I feel like I’m always a little behind the rest of the world.
I definitely got to the Jen Hatmaker party a little late, but I’m having a great time now that I’m here.
I recently finished 7, her book about simplifying life.
Just what I needed to hear at that point.
Basically, Jen took 7 areas of her life and pared them down to 7 essentials. She did each area for a month. Some of the practices made their way into her life permanently, others were for that month only.
The areas included food, clothing, possessions, waste, spending, media, and stress. For the month on food, she chose seven items and ate those exclusively for the month. In other chapters, sometimes she was limited to seven items, or she removed seven items, or instituted seven practices.
I’m trying to pare down my own excess in areas and the book helped me look at that and see that it’s doable and may not be quite as painful as I think.
Jen’s writing style is just like her on Facebook and live. She is herself. Warm. Funny. Engaging.
I got a lot out of this book and highly recommend it for anyone curious about how to get out from under the stuff that we, as prosperous and blessed Americans, accumulate as if there was a prize at the end.
I heard someone say that they hate that saying: It’s all good.
Because it’s not good. Life is hard. People will disappoint you. Nothing has been good since Eve ate the fruit and gave it to her husband. God said “It is good,” when He surveyed His creation work, but it’s been pretty much downhill ever since.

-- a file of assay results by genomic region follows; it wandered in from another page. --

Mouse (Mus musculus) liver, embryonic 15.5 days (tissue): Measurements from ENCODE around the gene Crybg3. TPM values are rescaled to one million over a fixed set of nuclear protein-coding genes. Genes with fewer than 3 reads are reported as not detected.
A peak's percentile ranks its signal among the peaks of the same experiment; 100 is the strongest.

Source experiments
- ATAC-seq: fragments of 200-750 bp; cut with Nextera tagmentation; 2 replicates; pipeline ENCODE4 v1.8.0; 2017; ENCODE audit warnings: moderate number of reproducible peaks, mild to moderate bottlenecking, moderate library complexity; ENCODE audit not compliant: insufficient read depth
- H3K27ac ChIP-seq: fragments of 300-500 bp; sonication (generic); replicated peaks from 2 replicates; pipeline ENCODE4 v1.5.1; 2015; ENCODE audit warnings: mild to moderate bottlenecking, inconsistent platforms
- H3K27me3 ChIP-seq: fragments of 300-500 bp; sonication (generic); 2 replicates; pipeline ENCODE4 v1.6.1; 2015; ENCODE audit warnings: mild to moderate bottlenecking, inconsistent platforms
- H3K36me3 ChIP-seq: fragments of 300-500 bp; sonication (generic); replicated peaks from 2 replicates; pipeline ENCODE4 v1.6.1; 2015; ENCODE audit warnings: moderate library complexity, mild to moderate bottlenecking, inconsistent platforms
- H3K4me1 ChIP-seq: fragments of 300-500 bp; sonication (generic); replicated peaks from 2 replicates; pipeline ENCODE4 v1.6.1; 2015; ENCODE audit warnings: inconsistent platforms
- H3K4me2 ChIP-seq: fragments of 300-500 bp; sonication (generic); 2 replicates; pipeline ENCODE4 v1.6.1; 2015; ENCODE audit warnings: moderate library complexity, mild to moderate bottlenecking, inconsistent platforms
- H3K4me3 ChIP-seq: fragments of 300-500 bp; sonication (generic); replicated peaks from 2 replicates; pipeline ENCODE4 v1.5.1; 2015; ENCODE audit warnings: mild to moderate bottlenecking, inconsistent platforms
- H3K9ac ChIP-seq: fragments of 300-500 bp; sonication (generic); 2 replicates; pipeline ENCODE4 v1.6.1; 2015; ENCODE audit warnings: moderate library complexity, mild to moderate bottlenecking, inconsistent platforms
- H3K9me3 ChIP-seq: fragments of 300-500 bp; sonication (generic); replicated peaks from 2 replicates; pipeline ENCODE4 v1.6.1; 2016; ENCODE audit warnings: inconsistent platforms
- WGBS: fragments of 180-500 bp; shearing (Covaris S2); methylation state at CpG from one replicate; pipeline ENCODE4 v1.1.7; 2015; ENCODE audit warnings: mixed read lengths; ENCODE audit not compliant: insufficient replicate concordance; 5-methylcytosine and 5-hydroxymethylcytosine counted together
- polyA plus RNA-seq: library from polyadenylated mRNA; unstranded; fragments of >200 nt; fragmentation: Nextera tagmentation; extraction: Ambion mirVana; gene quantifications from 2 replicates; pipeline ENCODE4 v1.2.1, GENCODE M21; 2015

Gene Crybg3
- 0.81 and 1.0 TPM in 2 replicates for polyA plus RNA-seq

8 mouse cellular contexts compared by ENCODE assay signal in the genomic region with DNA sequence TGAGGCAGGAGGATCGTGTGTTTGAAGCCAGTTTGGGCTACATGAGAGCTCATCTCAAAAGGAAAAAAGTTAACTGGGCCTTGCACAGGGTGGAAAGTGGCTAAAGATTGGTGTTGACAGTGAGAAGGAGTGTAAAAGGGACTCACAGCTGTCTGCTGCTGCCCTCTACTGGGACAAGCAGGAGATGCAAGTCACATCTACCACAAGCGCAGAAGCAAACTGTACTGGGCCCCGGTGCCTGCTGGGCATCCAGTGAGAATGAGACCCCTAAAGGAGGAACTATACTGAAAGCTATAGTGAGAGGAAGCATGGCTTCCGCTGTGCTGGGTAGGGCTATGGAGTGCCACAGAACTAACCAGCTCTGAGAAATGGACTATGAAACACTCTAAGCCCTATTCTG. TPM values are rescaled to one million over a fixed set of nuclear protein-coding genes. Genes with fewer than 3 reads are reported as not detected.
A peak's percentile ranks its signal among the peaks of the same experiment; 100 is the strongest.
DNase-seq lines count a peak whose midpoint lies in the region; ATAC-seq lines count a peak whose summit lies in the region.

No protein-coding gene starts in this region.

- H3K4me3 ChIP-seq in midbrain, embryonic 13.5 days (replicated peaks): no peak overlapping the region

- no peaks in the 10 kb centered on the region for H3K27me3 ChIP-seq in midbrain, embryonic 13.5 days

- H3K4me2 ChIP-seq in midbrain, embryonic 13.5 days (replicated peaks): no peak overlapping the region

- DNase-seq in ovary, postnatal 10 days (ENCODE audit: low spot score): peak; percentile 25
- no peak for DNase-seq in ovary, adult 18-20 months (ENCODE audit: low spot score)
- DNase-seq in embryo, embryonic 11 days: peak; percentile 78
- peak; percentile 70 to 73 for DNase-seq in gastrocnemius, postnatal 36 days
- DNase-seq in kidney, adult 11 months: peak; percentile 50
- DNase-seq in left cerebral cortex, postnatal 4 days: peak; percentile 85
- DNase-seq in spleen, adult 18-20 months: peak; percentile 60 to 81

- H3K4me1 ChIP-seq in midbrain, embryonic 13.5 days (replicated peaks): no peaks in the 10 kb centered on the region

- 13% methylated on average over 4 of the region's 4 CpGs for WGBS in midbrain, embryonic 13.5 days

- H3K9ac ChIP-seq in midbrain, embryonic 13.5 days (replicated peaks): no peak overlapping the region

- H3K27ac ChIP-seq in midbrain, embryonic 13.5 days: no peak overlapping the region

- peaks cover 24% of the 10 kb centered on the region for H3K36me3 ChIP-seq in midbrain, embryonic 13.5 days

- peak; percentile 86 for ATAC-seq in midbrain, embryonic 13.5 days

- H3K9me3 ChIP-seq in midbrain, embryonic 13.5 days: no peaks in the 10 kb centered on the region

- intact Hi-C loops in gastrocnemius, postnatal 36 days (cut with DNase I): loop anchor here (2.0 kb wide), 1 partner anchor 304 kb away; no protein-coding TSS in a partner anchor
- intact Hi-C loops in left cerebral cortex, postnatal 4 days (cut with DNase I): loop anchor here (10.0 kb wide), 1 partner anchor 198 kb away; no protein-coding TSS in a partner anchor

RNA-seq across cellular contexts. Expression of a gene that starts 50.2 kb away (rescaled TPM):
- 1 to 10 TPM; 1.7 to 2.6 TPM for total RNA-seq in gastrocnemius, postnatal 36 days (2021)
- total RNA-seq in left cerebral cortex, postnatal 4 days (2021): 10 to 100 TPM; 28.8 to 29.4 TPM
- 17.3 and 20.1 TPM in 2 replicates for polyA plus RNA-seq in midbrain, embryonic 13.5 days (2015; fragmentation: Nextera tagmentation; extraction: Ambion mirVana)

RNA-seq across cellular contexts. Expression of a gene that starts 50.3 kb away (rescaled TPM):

I get what my friend was saying. But I find myself saying “It’s all good” a few times a week.
“It’s all good,” is shorthand-speak for:
- “I understand what you said and I get it.”
- “I forgive you. We can move on.”
- “Yes, that was bad, but it’s not the end of the world. God is sovereign and it will work out.”
- “It may not be good now, but it will be, and I have faith.”
Am I wrong about this? What does “It’s all good,” mean to you?
I often wonder how people without a faith get through life.
Not just for the big things like cancer, catastrophes, or chemical spills, but for things like traffic jams and a tax bill and a leaky dishwasher. Or a dog in the dishwasher.
Do they rail at an unknown entity and shake their fist at the universe? Or shrug and figure it’s their turn to be swatted by the cosmos?
As a believer, life is so much easier when I know high blood pressure, crazy political rants, and gophers serve a higher purpose.
To make me more like Christ.
How does a leaky dishwasher make me resemble Jesus?
Well, if I take a deep breath and remember that God orders my day, then for some reason unknown to me, I must need to be one with dishwasher that day. I may not like it. I may not enjoy it. But it’s where I’m supposed to be and that’s good enough for me.
I hope I remember this lesson the next time I’m stuck in traffic and hungry and I know a pile of laundry is waiting for me at home.